Second big point – be prepared to deal with people’s needs. I can smell a dying business a mile away.  I will teach you the not so big secret.  If you contact a business and they start by telling you all the needs you must fill for them instead of their concern being on meeting your needs. Run.. Run fast.. it may not be the best experience for you as a customer.  Now I am not saying if they are upfront about fees or they are directing you to the right people, that you should run, but if they tell you after 5 minutes of talking how annoying it is to deal with public they are obviously there for their wallet or ego.  If in your information gathering interaction they remind you that they are not getting paid for your conversation, not cool.  Good businesses fail everyday, the ones with poor attitudes never stand a chance.   In business, be prepared to answer the same questions a million times, with the same enthusiasm and concern as the first time.  Be ready to be as flexible as possible.  All clients will seem like toddlers after a short time, it is whether you embrace the opportunity to educate or loath it that will make the difference.


You also need to look at where you are in your life.  If your health is poor, it will likely only get worse.  If you are not financially stable, whoa, are you nuts?  Are your clients primarily your friends?  See how many are around after the first round of accounts receivable statements go out.  Can you handle stress – good and bad? Better get a thick skin and some sharp wit.  You are gonna need it.  Have an ego? If you aren’t prepared to be the grunt don’t even take a step forward.   Respect is earned and you must re-earn it with every new client.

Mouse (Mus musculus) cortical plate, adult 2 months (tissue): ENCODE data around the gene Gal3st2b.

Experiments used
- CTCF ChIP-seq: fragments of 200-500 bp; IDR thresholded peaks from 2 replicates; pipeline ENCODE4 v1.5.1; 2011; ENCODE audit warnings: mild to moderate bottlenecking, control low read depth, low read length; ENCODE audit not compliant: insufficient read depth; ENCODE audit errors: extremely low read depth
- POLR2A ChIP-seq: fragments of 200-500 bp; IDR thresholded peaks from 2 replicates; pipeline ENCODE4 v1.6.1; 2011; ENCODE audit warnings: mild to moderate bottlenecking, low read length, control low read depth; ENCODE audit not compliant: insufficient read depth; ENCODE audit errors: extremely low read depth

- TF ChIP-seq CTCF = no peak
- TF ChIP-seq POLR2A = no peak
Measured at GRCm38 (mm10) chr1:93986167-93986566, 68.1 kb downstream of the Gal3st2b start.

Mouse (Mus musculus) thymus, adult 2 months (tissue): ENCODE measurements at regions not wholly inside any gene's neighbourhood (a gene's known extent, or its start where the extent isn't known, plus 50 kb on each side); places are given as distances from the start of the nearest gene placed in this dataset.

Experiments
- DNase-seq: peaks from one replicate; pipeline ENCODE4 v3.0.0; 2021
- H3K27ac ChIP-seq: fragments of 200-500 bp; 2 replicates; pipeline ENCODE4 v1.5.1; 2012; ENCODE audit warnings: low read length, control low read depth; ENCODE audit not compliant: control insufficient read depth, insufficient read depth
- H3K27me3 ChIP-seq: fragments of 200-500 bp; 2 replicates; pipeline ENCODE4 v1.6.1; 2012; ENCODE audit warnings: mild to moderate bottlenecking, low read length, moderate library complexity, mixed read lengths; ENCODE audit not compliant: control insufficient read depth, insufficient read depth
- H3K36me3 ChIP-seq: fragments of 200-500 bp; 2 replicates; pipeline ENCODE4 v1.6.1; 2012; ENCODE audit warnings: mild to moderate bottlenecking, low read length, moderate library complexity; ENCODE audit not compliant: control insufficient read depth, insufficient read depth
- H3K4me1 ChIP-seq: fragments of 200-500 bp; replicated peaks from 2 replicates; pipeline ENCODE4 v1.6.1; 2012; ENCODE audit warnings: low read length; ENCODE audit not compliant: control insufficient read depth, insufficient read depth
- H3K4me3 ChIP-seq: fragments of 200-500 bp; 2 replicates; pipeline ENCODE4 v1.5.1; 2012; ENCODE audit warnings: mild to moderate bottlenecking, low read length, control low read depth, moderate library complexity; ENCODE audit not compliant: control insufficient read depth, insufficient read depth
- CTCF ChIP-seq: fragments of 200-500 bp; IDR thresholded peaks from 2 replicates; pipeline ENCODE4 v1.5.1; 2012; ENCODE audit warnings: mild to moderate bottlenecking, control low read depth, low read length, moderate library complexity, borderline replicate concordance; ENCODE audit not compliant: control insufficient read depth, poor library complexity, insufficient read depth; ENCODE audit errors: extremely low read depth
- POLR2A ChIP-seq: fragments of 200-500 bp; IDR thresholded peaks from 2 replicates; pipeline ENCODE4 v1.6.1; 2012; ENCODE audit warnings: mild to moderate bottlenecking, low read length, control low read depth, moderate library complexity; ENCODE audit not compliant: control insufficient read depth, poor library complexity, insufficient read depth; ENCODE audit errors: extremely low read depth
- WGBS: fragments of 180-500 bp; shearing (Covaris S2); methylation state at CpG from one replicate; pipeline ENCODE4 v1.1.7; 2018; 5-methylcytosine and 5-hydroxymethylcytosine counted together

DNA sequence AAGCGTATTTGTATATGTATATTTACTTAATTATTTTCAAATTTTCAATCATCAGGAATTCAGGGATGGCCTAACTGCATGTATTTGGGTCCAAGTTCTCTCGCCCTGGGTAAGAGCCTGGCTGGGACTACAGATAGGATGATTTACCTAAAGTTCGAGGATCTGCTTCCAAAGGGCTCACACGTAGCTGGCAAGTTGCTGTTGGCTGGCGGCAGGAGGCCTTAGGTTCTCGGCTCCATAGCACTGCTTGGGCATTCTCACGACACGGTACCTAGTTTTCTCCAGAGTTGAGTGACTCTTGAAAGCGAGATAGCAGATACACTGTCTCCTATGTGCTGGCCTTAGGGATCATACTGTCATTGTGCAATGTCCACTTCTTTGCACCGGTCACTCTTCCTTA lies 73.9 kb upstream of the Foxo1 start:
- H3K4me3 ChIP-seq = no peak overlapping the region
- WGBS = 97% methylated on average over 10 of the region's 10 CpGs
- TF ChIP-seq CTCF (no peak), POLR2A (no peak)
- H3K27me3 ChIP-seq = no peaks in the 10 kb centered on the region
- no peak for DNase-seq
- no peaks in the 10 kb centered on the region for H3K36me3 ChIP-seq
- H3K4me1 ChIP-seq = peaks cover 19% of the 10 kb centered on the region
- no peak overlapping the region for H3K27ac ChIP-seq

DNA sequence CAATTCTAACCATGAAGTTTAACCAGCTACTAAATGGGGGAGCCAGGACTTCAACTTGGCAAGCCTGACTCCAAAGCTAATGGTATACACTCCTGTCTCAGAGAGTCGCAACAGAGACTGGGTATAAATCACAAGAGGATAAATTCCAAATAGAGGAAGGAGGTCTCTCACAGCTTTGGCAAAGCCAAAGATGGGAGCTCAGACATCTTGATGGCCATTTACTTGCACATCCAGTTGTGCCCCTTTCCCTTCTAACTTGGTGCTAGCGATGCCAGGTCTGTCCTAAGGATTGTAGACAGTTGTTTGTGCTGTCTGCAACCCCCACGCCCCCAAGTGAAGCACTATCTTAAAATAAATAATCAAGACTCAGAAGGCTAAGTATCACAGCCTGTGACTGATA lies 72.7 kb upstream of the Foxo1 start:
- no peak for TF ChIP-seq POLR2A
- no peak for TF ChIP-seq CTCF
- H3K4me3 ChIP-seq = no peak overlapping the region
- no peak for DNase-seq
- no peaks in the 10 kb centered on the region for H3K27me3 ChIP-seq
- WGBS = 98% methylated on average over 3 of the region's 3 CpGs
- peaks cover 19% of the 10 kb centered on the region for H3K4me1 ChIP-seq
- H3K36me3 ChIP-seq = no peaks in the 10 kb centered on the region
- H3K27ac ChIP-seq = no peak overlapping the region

But if you have the passion, and are not in the place to take a risk, partner with someone who can.  This may mean just working for them. If you enjoy what you do though, it will be rewarding.  Or maybe a full-time business isn’t an option for you now but you could transition a paid hobby – into sideline – into a business.  Grow slow and stay within your means of time and money.  A tipping point will come where you will have the timing to step into the industry on a full-scale – if you are diligent.


Having a small business of your own is incredibly rewarding if you love what you do.  I support everyone in their desire to find a way of contributing to our world in a way they find rewarding.


I can honestly say, if I could go back and talk to myself on whether it was a good idea to start in business, all I would say is “Work even harder. You will love every minute of it.”





About The Author

As a wife and mother, everyday is an adventure. 15 years in business management/education barely prepared me for a life now ruled by two under the age of 6. Join me in this journey. I hope to hear from you soon.